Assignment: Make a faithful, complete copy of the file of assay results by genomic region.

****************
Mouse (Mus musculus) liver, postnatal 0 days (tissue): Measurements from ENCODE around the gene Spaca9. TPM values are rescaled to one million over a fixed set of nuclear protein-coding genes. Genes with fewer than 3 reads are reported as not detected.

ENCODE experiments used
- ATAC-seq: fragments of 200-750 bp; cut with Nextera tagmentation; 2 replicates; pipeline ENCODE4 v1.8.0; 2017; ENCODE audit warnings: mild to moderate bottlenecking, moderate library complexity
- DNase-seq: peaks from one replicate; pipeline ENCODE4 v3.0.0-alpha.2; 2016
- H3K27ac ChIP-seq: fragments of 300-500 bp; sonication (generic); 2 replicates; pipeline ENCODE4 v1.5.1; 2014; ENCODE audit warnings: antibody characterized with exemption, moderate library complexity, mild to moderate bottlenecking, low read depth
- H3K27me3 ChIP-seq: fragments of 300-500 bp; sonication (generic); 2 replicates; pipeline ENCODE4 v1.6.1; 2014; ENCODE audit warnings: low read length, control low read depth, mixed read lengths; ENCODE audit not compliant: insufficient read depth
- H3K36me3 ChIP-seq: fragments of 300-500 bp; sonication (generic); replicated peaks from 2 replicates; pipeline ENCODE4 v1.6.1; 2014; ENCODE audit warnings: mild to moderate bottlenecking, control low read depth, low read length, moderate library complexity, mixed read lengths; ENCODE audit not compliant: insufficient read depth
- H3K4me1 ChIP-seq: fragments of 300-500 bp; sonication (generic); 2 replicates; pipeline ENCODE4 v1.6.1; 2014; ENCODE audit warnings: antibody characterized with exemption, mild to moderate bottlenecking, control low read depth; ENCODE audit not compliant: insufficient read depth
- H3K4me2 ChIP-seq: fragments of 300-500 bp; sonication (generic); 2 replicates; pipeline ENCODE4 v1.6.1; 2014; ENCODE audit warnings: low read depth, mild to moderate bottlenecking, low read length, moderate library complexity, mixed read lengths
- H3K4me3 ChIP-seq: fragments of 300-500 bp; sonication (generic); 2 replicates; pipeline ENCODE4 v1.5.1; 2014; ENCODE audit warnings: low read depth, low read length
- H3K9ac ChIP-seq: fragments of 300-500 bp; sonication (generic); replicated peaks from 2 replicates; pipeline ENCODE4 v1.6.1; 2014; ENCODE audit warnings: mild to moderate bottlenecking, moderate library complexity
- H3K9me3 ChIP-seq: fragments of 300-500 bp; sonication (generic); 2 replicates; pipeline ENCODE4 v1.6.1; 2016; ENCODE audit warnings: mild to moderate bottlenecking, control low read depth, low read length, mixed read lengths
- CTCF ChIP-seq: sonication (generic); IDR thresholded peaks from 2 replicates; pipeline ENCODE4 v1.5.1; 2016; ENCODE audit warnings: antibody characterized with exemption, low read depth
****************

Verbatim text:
Mouse (Mus musculus) liver, postnatal 0 days (tissue): Measurements from ENCODE around the gene Spaca9. TPM values are rescaled to one million over a fixed set of nuclear protein-coding genes. Genes with fewer than 3 reads are reported as not detected.

ENCODE experiments used
- ATAC-seq: fragments of 200-750 bp; cut with Nextera tagmentation; 2 replicates; pipeline ENCODE4 v1.8.0; 2017; ENCODE audit warnings: mild to moderate bottlenecking, moderate library complexity
- DNase-seq: peaks from one replicate; pipeline ENCODE4 v3.0.0-alpha.2; 2016
- H3K27ac ChIP-seq: fragments of 300-500 bp; sonication (generic); 2 replicates; pipeline ENCODE4 v1.5.1; 2014; ENCODE audit warnings: antibody characterized with exemption, moderate library complexity, mild to moderate bottlenecking, low read depth
- H3K27me3 ChIP-seq: fragments of 300-500 bp; sonication (generic); 2 replicates; pipeline ENCODE4 v1.6.1; 2014; ENCODE audit warnings: low read length, control low read depth, mixed read lengths; ENCODE audit not compliant: insufficient read depth
- H3K36me3 ChIP-seq: fragments of 300-500 bp; sonication (generic); replicated peaks from 2 replicates; pipeline ENCODE4 v1.6.1; 2014; ENCODE audit warnings: mild to moderate bottlenecking, control low read depth, low read length, moderate library complexity, mixed read lengths; ENCODE audit not compliant: insufficient read depth
- H3K4me1 ChIP-seq: fragments of 300-500 bp; sonication (generic); 2 replicates; pipeline ENCODE4 v1.6.1; 2014; ENCODE audit warnings: antibody characterized with exemption, mild to moderate bottlenecking, control low read depth; ENCODE audit not compliant: insufficient read depth
- H3K4me2 ChIP-seq: fragments of 300-500 bp; sonication (generic); 2 replicates; pipeline ENCODE4 v1.6.1; 2014; ENCODE audit warnings: low read depth, mild to moderate bottlenecking, low read length, moderate library complexity, mixed read lengths
- H3K4me3 ChIP-seq: fragments of 300-500 bp; sonication (generic); 2 replicates; pipeline ENCODE4 v1.5.1; 2014; ENCODE audit warnings: low read depth, low read length
- H3K9ac ChIP-seq: fragments of 300-500 bp; sonication (generic); replicated peaks from 2 replicates; pipeline ENCODE4 v1.6.1; 2014; ENCODE audit warnings: mild to moderate bottlenecking, moderate library complexity
- H3K9me3 ChIP-seq: fragments of 300-500 bp; sonication (generic); 2 replicates; pipeline ENCODE4 v1.6.1; 2016; ENCODE audit warnings: mild to moderate bottlenecking, control low read depth, low read length, mixed read lengths
- CTCF ChIP-seq: sonication (generic); IDR thresholded peaks from 2 replicates; pipeline ENCODE4 v1.5.1; 2016; ENCODE audit warnings: antibody characterized with exemption, low read depth